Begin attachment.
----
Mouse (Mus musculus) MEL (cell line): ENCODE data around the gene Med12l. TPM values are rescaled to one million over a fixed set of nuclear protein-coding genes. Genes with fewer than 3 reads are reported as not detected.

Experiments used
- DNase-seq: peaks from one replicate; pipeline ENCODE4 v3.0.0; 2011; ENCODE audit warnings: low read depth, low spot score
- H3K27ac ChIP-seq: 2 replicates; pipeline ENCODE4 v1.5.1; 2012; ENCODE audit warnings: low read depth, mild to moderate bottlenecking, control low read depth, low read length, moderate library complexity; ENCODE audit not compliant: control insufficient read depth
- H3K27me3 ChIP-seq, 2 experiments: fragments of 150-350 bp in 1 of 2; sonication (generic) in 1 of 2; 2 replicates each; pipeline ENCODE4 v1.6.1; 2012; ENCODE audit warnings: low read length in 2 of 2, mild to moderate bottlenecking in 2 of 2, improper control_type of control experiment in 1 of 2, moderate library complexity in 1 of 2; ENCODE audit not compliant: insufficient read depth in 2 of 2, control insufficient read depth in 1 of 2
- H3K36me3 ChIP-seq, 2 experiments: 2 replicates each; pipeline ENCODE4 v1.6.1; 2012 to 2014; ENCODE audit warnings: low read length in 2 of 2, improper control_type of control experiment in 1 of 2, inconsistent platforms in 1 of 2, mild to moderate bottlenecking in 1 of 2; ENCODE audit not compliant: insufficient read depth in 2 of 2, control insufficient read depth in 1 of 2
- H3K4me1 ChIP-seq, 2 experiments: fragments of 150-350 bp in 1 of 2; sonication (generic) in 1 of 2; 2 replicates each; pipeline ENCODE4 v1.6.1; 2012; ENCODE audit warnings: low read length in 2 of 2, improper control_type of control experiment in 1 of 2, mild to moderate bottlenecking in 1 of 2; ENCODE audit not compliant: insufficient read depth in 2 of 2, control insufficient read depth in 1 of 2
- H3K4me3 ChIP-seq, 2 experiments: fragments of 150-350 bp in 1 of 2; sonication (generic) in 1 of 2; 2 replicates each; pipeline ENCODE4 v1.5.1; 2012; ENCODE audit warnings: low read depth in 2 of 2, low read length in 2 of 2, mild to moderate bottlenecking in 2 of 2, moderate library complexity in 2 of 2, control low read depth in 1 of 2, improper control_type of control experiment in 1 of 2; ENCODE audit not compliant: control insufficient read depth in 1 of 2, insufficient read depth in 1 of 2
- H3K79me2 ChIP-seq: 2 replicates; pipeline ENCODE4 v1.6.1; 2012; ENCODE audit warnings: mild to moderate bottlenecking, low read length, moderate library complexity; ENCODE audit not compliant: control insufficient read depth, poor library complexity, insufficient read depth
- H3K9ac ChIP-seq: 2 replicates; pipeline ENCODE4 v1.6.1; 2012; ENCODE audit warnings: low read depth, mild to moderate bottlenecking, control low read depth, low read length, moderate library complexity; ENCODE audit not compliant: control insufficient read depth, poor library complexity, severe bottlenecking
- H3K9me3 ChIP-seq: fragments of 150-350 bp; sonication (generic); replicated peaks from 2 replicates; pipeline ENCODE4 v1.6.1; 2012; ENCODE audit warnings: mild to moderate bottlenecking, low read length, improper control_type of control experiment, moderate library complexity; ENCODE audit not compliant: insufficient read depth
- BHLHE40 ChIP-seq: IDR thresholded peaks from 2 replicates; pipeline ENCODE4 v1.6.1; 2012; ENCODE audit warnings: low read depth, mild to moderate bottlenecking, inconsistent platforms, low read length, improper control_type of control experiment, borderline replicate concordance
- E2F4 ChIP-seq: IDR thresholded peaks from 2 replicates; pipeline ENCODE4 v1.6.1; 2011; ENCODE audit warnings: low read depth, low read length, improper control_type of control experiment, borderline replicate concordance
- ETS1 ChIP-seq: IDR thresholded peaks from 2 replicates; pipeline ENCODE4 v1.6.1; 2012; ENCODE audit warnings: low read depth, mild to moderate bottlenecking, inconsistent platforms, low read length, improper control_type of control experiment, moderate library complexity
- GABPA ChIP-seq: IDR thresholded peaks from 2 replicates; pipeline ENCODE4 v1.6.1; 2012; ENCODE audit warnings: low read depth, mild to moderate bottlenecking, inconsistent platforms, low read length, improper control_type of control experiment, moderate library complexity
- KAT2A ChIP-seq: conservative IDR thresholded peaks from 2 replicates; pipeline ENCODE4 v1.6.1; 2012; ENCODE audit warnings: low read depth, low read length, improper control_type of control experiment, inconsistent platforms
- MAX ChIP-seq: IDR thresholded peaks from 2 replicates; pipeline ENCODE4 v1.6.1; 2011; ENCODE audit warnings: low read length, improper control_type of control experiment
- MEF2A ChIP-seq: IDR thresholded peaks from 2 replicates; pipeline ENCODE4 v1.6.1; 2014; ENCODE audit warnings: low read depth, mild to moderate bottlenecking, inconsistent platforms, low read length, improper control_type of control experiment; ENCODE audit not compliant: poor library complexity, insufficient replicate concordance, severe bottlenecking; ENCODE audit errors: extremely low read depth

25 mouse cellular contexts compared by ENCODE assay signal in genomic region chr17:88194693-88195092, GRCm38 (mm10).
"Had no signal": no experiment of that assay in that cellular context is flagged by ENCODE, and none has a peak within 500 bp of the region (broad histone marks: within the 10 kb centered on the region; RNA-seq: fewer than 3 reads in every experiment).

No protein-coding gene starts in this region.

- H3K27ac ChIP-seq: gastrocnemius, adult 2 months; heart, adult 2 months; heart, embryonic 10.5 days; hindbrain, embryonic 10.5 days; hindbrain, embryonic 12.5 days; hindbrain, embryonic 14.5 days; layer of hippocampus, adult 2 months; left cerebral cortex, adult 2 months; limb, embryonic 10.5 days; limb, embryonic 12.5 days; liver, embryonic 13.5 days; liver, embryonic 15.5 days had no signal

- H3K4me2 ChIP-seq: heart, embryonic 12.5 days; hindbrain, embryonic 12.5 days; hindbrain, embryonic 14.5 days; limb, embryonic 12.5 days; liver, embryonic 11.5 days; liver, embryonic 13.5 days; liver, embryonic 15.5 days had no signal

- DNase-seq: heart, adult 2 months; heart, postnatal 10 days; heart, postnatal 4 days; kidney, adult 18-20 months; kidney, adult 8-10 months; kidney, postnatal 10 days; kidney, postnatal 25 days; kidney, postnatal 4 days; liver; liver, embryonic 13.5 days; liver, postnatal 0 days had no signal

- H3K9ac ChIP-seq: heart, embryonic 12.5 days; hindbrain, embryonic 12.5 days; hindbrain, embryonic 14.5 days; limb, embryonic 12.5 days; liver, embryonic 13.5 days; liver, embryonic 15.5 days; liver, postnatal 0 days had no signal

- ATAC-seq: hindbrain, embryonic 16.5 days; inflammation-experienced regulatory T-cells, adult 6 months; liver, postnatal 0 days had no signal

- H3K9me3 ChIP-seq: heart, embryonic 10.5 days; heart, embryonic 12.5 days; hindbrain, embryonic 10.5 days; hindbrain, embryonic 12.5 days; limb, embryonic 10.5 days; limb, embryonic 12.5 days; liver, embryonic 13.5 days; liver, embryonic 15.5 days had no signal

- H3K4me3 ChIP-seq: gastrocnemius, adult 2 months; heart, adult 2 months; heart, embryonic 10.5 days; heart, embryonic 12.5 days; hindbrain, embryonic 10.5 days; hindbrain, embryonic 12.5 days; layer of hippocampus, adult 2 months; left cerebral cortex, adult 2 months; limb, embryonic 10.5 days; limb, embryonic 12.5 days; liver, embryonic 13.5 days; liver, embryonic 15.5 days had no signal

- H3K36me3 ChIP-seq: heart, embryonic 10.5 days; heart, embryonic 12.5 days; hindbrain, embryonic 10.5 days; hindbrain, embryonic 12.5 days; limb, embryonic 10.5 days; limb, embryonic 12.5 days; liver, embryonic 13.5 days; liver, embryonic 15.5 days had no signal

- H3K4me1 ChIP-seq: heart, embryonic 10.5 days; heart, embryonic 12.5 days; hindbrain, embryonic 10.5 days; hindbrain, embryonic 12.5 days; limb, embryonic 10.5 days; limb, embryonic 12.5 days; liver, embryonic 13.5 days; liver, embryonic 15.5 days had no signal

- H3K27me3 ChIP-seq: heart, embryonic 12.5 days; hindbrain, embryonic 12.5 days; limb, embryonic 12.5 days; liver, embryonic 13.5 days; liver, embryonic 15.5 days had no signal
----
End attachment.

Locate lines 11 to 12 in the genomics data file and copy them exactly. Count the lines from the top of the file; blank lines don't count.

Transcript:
- H3K9me3 ChIP-seq: fragments of 150-350 bp; sonication (generic); replicated peaks from 2 replicates; pipeline ENCODE4 v1.6.1; 2012; ENCODE audit warnings: mild to moderate bottlenecking, low read length, improper control_type of control experiment, moderate library complexity; ENCODE audit not compliant: insufficient read depth
- BHLHE40 ChIP-seq: IDR thresholded peaks from 2 replicates; pipeline ENCODE4 v1.6.1; 2012; ENCODE audit warnings: low read depth, mild to moderate bottlenecking, inconsistent platforms, low read length, improper control_type of control experiment, borderline replicate concordance